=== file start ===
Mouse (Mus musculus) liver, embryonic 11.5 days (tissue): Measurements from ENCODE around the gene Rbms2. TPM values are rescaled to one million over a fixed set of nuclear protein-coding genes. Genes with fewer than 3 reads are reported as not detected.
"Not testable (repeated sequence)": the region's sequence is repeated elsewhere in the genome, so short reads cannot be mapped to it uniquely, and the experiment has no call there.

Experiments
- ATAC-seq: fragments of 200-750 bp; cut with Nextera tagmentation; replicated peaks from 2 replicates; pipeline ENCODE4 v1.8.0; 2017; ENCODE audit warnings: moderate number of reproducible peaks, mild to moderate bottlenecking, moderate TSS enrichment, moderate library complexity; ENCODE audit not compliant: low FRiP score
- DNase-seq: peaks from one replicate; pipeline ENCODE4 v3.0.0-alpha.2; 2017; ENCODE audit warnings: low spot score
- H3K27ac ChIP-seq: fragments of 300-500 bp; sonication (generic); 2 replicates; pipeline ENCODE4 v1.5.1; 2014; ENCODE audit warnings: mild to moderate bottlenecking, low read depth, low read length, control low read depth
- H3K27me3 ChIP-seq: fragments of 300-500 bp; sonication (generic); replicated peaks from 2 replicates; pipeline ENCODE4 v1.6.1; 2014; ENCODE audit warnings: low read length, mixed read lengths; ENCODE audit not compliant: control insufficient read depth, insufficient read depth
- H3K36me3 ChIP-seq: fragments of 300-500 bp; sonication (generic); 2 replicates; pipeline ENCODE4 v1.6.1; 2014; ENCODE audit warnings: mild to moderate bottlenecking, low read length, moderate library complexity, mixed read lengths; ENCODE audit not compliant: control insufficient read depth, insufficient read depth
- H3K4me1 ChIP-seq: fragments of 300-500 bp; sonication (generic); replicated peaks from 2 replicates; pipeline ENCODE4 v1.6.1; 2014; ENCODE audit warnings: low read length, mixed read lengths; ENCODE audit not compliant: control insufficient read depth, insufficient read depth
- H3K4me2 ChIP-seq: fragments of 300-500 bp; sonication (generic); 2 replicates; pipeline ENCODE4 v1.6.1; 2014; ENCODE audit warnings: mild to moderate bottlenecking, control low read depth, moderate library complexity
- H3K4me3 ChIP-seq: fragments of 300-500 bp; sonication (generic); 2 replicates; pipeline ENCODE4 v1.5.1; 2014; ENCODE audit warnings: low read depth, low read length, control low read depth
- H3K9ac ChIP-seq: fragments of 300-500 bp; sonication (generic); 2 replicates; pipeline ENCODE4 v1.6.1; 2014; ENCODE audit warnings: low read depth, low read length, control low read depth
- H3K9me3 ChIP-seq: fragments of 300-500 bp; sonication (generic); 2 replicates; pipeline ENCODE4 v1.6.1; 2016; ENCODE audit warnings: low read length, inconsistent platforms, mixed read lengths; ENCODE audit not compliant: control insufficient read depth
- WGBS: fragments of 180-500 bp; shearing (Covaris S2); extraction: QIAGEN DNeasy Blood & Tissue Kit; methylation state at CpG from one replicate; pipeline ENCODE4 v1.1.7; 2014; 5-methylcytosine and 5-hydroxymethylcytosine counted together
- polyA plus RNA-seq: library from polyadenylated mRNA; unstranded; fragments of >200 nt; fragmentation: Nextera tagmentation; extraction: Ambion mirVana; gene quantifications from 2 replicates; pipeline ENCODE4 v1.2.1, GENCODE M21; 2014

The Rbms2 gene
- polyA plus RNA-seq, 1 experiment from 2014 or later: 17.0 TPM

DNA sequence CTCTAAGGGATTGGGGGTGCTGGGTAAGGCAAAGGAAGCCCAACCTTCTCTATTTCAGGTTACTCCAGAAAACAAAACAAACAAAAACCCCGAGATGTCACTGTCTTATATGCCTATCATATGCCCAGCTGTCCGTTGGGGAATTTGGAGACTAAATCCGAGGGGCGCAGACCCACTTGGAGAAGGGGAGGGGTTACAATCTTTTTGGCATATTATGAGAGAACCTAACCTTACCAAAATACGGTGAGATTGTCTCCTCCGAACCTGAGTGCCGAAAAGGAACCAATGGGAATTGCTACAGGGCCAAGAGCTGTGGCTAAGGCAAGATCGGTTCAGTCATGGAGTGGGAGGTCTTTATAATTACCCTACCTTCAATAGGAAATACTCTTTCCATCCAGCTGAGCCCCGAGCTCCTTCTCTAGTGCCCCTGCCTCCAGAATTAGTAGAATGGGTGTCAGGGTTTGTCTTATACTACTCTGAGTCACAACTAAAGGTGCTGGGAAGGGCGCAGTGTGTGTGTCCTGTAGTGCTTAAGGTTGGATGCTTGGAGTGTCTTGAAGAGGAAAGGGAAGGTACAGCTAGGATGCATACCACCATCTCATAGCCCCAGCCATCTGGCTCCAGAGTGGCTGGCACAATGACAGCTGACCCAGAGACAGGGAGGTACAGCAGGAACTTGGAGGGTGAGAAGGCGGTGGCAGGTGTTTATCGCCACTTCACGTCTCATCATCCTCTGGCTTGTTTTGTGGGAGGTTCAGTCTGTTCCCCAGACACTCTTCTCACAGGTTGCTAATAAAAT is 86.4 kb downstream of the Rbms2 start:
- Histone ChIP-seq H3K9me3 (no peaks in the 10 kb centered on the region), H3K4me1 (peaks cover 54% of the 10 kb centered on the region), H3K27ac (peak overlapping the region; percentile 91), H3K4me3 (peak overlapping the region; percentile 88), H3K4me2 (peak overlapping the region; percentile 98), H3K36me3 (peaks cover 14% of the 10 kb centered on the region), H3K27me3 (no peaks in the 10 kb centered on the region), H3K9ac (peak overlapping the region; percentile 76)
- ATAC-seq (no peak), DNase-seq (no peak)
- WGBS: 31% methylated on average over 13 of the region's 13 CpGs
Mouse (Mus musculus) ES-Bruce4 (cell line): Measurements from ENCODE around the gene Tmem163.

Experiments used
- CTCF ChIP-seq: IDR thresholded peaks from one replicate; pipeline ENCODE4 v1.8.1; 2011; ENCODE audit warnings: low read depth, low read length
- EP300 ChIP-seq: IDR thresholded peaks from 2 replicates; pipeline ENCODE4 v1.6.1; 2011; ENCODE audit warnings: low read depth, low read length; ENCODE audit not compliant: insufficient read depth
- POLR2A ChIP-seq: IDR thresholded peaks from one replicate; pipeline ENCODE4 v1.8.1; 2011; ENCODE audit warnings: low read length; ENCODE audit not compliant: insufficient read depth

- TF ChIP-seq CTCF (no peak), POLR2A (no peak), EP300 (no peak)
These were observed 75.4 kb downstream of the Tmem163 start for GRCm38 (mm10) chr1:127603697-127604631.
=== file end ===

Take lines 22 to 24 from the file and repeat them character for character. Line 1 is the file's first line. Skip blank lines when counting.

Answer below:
Mouse (Mus musculus) ES-Bruce4 (cell line): Measurements from ENCODE around the gene Tmem163.

Experiments used
- CTCF ChIP-seq: IDR thresholded peaks from one replicate; pipeline ENCODE4 v1.8.1; 2011; ENCODE audit warnings: low read depth, low read length